DragonPrime - LoGD Resource Community
Welcome Guest
  • Good morning, Guest.
    Please log in, or register.
  • October 23, 2017, 04:25:19 AM
Home Forums News Downloads Login Register Advanced Search
* * *
DragonPrime Menu
Login
 
 
Resource Pages
Search

Pages: [1]   Go Down
  Print  
Author Topic: What's the difference between 0, "", !, and the end of the world as we know it?  (Read 959 times)
0 Members and 1 Guest are viewing this topic.
DaveS
Mod God
*****
Offline Offline

Posts: 1544


Dfly... you know, as in DaveFly


View Profile
« on: December 28, 2006, 01:28:32 PM »

So sometimes I run into a little problem with this concept of "what is nothing"...

Let's say I have a module preference:

Code:
"shoetie"=>"How many times have you tied your shoe today?,int|",

Then, let's say I want to make sure that people who haven't tied their shoes are punished drastically:

if (get_module_pref("shoetie")==""){
  output("You trip over your shoelaces and die.");
  $session['user']['hitpoints']=0;
  addnav("To the Shades",shades.php);
}

So here's the question... what is the difference between:

1.  if get_module_pref("shoetie")==""
2.  if get_module_pref("shoetie")==0
3.  if !get_module_pref("shoetie")

And what if, for the newday, I  check to see if they tied their shoe the previous day... and if they did I reset the shoetie pref.  What should I use? Which matches up with which?

1.  set_module_pref("shoetie","");
2.  set_module_pref("shoetie",0);
3.  clear_module_pref("shoetie");

Here's what I THINK...

Clear is the same as ""... but 0 is very different from them.  Any clarifications?
Logged

Check out my Last Module:
The Dragon Eggs Expansion
http://dragonprime.net/index.php?topic=8474.0

About my Retirement:
http://dragonprime.net/index.php?topic=9080

See my complete module list here:
http://dragonprime.net/index.php?topic=3038.0
Nightborn
Guest
« Reply #1 on: December 28, 2006, 01:37:18 PM »

the thing is, in PHP you normally don't use a defined return type for a function...

so the function "get_module_pref" just returns... something... whatever it is.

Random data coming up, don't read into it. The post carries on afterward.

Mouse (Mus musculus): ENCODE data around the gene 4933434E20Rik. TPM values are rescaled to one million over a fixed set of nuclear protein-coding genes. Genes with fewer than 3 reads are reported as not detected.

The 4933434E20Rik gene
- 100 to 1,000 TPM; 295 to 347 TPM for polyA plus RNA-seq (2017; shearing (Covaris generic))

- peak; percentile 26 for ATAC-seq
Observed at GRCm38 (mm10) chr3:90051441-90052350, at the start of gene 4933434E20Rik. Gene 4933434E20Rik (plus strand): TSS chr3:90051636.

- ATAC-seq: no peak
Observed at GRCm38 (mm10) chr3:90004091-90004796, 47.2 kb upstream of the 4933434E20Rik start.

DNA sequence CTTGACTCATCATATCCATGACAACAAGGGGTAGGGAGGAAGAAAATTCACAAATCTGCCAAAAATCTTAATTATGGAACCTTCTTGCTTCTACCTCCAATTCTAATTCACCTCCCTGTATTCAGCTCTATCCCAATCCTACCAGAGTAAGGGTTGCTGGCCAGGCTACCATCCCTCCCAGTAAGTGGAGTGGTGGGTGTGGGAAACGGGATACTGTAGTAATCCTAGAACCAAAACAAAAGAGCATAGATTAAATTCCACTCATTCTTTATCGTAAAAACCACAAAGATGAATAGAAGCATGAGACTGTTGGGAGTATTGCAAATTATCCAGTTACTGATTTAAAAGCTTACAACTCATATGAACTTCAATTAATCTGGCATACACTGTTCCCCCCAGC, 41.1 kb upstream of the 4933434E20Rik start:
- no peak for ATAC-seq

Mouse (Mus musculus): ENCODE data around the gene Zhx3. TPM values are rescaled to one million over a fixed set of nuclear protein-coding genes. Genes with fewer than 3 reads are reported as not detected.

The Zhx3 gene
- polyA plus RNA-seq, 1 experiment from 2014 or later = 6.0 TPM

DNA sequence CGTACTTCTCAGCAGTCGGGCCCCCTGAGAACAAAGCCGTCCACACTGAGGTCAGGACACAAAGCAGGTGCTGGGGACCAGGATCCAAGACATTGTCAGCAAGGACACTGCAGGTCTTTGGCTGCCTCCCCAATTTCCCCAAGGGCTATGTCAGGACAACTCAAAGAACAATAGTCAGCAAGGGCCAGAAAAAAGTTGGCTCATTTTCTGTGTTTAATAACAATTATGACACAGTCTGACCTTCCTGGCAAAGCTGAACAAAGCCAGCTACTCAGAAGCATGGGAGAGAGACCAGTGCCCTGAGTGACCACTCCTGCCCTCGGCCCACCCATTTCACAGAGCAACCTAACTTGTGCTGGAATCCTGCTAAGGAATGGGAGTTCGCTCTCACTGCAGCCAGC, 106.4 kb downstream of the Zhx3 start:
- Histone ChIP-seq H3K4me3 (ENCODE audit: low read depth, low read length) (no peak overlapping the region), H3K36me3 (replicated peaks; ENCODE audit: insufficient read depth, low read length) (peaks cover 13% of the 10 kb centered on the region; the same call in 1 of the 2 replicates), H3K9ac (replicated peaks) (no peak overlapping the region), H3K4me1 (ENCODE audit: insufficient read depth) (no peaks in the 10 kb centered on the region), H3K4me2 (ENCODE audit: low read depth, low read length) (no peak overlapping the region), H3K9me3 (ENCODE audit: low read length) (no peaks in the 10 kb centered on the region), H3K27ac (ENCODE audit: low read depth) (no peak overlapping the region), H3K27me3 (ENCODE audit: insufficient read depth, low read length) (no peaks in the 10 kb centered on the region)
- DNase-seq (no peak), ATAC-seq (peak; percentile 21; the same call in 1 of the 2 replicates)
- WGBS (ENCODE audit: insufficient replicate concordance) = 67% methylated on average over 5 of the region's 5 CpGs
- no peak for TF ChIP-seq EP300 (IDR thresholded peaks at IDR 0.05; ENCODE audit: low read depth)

array, int, string, char, whatever.

and so are the functions in PHP ...

Code:
"" == 0

in this case.

if you expect a number to be returned, i.e. if you have a pref where you save a number, then use (int) to cast it.

Code:
$number= (int) get_module_pref("number");

to make sure you get a number and can compare
Code:
if ($number==0) {
//do here what happens when it is 0 or not set.
}

it is... well, freedom in a way, but also tricky.

you don't even need to declare your variables in PHP... once you use it, it is there... and has no type.

//no responsibility, this is how far I understood it
Logged
XChrisX
Global Moderator
Mod God
*****
Offline Offline

Posts: 4647

Be aware of the squirrel!


View Profile WWW
« Reply #2 on: December 29, 2006, 12:55:31 AM »

So here's the question... what is the difference between:

1.  if get_module_pref("shoetie")==""
2.  if get_module_pref("shoetie")==0
3.  if !get_module_pref("shoetie")

The better question to be asked would be using the trinity operator:

Code:
1. if (get_module_pref("shoetie") === "")
2. if (get_module_pref("shoetie") === 0)
3. if (get_module_pref("shoetie") === false)

Here you can see the difference: "===" does check if the left argument and the right argument are exactly the same.

get_module_pref() returns a string as its result. We'll have it return "" in this case.

No. 1 will result in its expression being valid --> "" === "".
No. 2 will result in its expression being invalid.
No. 3 as well.

Why? Because 0 is an integer, not a string. And false is a boolean, not a string.

"==" tries to convert the right argument to the type if the left one and then do a strict comparison.

Code:
if (0 == get_module_pref("shoetie"))
is therefor equal to
Code:
if (0 === (int)get_module_pref("shoetie"))

For basic coding you can simply use "==" for comparison. But in some case you simply need to know, if certain variables match in value AND type.

(Look at the function get_module_pref() ... Wink There's an example on how it is used Tongue )
Logged

Running for more than three years now:
Pages: [1]   Go Up
  Print  
 
Jump to:  


*
DragonPrime Notices
Version 1.1.2 is the current supported version and is available for download.

Support Us
No funds raised yet this year
Your help is greatly appreciated!
Recent Topics
DragonPrime LoGD
Who's Online
28 Guests, 0 Users
Home Forums News Downloads Login Register Advanced Search